Jehovah's Witness worship center zoning rejected
Sep 12, 2013 at 10:40 AM
Perkins Township trustees rejected a proposed zoning change that would have ushered in the construction of a Jehovah’s Witness worship center at 1804 Hull Road.
In reaching their 3-0 decision, trustees largely depended upon input from dozens of residents fiercely opposed to a $750,000 church in a neighborhood behind Meijer.
The vote also upheld an earlier ruling by the Perkins zoning appeals board.
“Residents in our community have resoundingly told me they are opposed to the rezoning of this parcel of land,” trustee Tim Coleman said. “I myself have no leanings (either way), but I have to listen to what my electors have told me.”
Hull Road residents Denny and Connie Link were among those who offered opinions influencing Coleman and fellow trustees Jeff Ferrell and Mike Printy.
The Links, two of about 75 people at Tuesday’s public forum at Township Hall, bought their “dream house” about a month ago so their four children can visit and impending grandchildren can play. But immediately after signing a deed, they discovered plans for a Jehovah’s Witness church, at 1804 Hull Road, abutting their property.
Denny, visibly distraught when talking to trustees about the possible zoning change, opposed the plans mainly because of noise, traffic and flooding concerns resulting from a church.
He also said if the church somehow goes under, prospective homeowners wouldn’t buy the 3-acre church property, and nearby property values would nosedive.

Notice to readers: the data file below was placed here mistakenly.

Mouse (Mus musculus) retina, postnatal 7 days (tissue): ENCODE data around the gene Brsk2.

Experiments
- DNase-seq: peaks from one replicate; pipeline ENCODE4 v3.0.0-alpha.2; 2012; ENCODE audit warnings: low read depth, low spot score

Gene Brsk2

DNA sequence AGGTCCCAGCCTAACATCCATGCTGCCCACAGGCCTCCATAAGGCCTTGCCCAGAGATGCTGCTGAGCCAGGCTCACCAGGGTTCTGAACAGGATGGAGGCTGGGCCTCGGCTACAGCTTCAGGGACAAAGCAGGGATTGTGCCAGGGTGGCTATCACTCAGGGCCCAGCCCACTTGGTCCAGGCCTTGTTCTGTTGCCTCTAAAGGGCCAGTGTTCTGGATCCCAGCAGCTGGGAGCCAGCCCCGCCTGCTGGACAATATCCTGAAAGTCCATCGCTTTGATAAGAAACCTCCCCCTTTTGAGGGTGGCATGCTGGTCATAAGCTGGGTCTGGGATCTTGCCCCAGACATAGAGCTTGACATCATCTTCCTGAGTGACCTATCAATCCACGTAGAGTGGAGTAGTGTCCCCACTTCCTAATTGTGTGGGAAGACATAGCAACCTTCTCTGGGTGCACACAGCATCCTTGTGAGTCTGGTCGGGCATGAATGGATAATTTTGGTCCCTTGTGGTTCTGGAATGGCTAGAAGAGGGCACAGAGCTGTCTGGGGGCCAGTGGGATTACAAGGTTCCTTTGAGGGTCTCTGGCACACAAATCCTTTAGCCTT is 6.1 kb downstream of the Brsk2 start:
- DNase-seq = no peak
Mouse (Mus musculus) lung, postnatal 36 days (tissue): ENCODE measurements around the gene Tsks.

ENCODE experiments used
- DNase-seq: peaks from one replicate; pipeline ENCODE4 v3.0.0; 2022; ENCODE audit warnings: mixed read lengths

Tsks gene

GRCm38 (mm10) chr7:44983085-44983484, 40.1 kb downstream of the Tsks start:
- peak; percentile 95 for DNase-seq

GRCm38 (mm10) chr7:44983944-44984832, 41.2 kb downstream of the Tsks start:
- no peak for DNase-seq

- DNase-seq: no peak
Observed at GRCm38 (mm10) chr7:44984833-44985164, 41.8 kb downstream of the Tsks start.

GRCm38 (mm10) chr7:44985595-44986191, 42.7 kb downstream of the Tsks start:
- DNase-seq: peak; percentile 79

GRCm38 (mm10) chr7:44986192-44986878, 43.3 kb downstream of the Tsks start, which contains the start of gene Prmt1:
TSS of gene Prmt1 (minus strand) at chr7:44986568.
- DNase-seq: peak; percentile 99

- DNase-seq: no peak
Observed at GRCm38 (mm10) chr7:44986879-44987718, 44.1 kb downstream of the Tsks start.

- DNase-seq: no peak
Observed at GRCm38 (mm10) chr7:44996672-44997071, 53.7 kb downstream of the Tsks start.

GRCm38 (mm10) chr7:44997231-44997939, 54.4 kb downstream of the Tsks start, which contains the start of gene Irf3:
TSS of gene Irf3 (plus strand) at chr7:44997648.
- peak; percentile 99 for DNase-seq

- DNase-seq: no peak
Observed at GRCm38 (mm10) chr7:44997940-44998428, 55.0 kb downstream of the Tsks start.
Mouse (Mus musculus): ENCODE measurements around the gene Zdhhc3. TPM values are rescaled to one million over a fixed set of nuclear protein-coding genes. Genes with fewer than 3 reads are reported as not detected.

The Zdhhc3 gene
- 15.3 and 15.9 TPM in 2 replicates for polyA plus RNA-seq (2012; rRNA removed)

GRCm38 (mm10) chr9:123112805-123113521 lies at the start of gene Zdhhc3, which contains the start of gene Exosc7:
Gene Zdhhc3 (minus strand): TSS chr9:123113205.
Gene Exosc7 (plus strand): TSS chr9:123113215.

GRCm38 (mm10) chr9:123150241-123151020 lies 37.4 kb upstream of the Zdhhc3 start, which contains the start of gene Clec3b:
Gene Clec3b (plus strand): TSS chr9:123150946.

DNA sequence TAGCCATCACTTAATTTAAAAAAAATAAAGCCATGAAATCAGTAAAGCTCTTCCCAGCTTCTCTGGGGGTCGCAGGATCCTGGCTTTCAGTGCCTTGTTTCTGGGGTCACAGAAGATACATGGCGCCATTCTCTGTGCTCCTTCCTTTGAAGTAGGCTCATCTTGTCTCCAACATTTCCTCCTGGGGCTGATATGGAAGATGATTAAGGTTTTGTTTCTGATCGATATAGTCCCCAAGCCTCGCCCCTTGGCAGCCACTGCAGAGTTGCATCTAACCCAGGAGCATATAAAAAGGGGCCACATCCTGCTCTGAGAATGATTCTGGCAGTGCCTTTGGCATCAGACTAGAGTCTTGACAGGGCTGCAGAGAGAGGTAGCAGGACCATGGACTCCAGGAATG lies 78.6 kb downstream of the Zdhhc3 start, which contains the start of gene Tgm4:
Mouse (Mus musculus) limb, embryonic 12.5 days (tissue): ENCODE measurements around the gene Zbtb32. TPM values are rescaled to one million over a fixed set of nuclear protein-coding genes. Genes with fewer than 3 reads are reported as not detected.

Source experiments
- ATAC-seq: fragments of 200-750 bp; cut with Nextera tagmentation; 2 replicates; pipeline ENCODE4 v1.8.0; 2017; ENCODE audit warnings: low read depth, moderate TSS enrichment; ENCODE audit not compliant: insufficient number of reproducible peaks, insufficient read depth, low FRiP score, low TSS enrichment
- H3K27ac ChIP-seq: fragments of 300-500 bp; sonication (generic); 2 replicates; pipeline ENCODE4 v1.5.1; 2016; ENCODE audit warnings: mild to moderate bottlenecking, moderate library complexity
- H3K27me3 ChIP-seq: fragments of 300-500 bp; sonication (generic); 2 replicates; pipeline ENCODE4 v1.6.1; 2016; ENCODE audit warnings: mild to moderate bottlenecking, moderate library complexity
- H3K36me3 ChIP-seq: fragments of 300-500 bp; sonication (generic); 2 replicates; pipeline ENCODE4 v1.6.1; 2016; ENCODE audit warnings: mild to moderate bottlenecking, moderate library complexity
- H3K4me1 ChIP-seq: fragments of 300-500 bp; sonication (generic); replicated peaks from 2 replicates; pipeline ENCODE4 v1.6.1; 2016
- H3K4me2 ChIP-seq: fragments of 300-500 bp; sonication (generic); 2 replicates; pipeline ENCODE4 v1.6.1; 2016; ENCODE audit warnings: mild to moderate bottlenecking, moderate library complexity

Denny echoed many of the main talking points concerning area residents.
“Both me and my wife are very happy,” Denny said after the forum. “We can live in peace now and not have to worry about getting hit by the extra traffic.”
Of those voicing opposition against the church’s building plans, not a single person slammed Jehovah’s Witness religious beliefs.
A contingent of Jehovah’s Witnesses gave an in-depth presentation explaining the benefits of their proposed worship center.The group was captained by elder C. David Dunn, who said other worshipers built a “Kingdom Hall” in an Oak Harbor neighborhood without any resistance.
That worship center helped raise area property values, thereby increasing the community’s tax base, and it has not caused any traffic problems, Dunn said.
Perkins residents, he said, could experience similar benefits.
Despite blessings from Erie County’s planning and engineer’s offices, trustees — the highest authority in allowing a proposed zoning change in the township — decided to halt any church building plans on Hull Road.
“We are disappointed,” Dunn said. “We appreciate you hearing us and our presentation and we respect the comments that were made by everyone here, even those who did not support what we are interested in.”
Township officials said they’re willing to help area Jehovah’s Witnesses find land properly zoned for a worship facility, possibly somewhere on Strub Road or on an agricultural plot.